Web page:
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Can someone explain FORCEINLINE to someone who knows virtually nothing about C++?

I looked at it on the wiki but I still really don’t understand.

Thanks!

I dont know exactly what force inline does… but inline IIRC works as follow:

Instead of make a normal call at processsor level, it uses the code of the function to generate it inline where you called the function, so, inlined functions are “faster” to call… ie it is more like you have pasted the code inside your code, instead of call it.

You do inline code in header files (I think you cant use a inline function if you dont have actually the source of the function), so each time you compile/link, even if you dont have the cpp (ie you only have alib) you still have the code because you have the header files.

Or in other words if that doesnt make sense, think of inline functions as copy and paste, instead of call (push arguments, save return address and jump to target function instructions on assembler).

http://www.cprogramming.com/tutorial/lesson13.html

Why unreal need INLINEFUNCTION (most probably a macro?), we will need to pick on the definition to see what extra things they add, maybe something for blueprints recognize this functions or something like htat.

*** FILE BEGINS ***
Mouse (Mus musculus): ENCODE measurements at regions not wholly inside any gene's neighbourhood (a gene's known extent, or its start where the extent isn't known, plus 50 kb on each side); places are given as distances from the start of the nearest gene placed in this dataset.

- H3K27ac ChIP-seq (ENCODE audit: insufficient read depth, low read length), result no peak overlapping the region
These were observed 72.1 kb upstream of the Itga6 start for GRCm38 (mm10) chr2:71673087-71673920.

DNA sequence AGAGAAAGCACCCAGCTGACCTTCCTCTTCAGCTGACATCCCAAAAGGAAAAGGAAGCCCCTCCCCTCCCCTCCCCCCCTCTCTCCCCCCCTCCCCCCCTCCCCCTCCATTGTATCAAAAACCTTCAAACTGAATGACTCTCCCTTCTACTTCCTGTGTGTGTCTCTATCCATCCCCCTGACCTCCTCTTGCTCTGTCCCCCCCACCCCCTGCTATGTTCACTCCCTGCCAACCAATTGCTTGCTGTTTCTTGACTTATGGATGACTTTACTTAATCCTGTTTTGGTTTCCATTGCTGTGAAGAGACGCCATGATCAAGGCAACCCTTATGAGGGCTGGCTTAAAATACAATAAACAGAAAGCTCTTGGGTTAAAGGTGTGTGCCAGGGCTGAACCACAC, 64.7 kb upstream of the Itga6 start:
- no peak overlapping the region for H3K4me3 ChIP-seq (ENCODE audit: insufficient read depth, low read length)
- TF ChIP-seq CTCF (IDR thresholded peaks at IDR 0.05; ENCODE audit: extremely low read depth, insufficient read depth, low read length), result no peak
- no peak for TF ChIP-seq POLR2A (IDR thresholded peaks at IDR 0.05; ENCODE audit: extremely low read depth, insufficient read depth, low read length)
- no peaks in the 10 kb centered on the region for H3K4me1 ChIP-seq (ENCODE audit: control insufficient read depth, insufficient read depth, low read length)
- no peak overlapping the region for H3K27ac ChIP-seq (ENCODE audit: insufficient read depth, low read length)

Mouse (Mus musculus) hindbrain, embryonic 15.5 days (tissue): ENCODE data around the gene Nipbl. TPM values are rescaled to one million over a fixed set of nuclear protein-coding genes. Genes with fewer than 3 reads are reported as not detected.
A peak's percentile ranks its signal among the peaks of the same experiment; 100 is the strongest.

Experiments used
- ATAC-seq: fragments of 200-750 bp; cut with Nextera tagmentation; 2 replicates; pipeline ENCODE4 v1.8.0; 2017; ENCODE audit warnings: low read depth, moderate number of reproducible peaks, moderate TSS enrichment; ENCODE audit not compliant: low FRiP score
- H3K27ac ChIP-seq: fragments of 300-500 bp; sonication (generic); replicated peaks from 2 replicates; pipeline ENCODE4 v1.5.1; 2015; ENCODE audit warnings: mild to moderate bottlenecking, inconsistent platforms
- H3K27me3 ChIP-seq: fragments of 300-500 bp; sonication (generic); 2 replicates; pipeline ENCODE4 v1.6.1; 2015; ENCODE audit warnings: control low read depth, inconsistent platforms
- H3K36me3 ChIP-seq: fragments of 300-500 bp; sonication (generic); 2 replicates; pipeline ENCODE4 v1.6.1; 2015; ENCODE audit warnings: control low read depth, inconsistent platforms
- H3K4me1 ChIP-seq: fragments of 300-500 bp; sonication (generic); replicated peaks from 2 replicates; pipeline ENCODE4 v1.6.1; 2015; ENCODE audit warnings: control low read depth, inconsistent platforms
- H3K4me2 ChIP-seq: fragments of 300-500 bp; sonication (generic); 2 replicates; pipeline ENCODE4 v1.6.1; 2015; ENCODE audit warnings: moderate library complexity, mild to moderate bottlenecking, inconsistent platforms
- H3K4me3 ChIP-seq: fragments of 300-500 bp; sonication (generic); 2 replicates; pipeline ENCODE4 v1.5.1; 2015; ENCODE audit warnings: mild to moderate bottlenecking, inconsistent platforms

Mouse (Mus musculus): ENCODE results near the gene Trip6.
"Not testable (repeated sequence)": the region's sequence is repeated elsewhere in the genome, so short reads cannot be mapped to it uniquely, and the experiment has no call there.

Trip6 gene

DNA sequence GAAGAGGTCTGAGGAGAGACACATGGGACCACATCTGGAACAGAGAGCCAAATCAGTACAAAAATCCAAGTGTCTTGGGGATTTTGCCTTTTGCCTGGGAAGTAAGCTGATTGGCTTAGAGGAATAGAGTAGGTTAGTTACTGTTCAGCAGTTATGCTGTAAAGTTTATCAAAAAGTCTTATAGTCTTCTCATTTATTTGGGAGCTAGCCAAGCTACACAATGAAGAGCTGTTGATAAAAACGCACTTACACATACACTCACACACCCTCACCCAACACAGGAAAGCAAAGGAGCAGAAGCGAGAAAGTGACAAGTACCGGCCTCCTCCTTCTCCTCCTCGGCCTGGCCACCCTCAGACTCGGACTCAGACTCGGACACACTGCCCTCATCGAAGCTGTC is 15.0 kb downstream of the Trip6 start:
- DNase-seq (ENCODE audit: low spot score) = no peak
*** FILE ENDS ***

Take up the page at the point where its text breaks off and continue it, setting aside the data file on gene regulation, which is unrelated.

In C++ the inline keyword is used to say you’d like the compiler to, instead of calling to this function where it appears, put the instructions directly in the binary, as though you’d written the contents of your function each place it gets called.

Calling a function has some overhead to it, so the idea is that it gets rid of this overhead by instead having the machine code do the work where it would have called the function. The tradeoff is that instead of having your instructions stored once in memory, they’re stored everywhere a call to it appears.

The inline keyword is just a suggestion though; the compiler can choose to ignore it (or to inline functions which you didn’t add the keyword to).

So, while I’ve not looked into FORCEINLINE (i.e. I could be totally, shamefully, mock-me-until-I-die wrong), my guess would be that it makes sure the compiler doesn’t just take it as a hint, but that it’s actually inlined regardless of how the compiler feels about it.

Cheers,

Alan.

Great thanks for the replies!